Jewish Umpires and Baseball Chapel

Rebecca T. Alpert On February 2, 2008, Murray Chass, a New York Times sports columnist, wrote an essay entitled, “Should a Clubhouse Be a Chapel?” He was writing in response to a phone call he received from Josh Miller, a minor league umpire who had recently been released by Major League Baseball. Baseball rules require that umpires who are not likely to be promoted to the majors serve no more than three years in AAA ball. While Miller was disappointed, he finally felt free to contact the press about a situation that had disturbed him deeply.

Institutional Racism: Anywhere, U.S.A.

Luís León The horrific events in Charleston recently have prompted a robust and much needed conversation on race and the privileges and disadvantages that adhere to it. While conceding that racism continues through individual animus, the political right advances the mythology that institutional racism has ceased, ignoring social inequities such as economic disparity, educational opportunity, incarceration rates, and even life expectancy.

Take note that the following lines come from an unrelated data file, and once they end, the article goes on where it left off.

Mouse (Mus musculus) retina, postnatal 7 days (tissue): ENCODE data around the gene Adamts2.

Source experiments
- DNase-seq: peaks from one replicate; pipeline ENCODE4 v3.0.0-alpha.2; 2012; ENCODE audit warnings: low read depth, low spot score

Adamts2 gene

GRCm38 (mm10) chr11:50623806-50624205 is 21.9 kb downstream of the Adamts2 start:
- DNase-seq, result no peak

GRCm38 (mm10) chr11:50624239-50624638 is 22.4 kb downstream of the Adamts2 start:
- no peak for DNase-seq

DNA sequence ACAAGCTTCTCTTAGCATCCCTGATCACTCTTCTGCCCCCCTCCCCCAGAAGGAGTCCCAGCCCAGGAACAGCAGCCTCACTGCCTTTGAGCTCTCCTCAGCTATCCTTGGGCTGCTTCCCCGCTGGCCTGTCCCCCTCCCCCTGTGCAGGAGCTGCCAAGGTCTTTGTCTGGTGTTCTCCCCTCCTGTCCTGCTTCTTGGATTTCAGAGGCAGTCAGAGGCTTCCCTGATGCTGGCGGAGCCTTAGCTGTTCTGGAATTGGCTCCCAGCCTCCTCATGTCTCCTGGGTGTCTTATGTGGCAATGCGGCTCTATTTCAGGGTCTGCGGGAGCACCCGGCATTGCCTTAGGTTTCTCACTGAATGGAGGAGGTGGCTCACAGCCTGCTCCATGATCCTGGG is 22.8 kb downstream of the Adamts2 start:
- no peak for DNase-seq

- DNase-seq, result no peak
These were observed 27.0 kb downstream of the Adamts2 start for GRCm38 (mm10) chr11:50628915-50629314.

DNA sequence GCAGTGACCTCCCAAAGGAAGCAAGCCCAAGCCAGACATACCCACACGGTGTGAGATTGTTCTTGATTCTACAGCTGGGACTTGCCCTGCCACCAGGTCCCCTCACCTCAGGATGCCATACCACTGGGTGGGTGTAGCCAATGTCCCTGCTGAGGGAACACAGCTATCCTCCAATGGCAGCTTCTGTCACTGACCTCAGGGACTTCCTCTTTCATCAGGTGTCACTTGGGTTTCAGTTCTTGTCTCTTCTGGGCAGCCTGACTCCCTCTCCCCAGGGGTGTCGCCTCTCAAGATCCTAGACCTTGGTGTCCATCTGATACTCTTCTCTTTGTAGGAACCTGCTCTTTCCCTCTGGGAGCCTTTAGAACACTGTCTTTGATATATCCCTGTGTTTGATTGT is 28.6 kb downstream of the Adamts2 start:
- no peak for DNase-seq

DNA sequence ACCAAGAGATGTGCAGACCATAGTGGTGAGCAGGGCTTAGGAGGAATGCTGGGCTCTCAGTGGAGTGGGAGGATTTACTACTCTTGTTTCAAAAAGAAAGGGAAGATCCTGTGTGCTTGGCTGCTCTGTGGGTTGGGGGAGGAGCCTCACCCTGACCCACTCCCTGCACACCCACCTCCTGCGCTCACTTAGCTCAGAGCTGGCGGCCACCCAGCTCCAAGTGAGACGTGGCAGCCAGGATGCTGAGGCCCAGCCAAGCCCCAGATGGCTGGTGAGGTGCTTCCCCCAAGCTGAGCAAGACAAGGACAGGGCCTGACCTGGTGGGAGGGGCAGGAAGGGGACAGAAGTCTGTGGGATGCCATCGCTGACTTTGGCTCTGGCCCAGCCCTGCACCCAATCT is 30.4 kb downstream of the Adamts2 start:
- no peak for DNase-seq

The New God of Football

By Saadia Faruqi The NFL made headlines yet again earlier this week for imposing a penalty on Muslim football player Hussain Abdullah and then promptly retracting the penalty and issuing an apology. Most people like myself heard of the apology before the penalty and had to backtrack to find out exactly what occurred on Monday night. I think Abdullah was confused by all the attention as well. His offense: prostrating in prayer after a touchdown in a game against the New England Patriots. So what? you may ask. Football players and their fans have been praying for their teams and thanking […]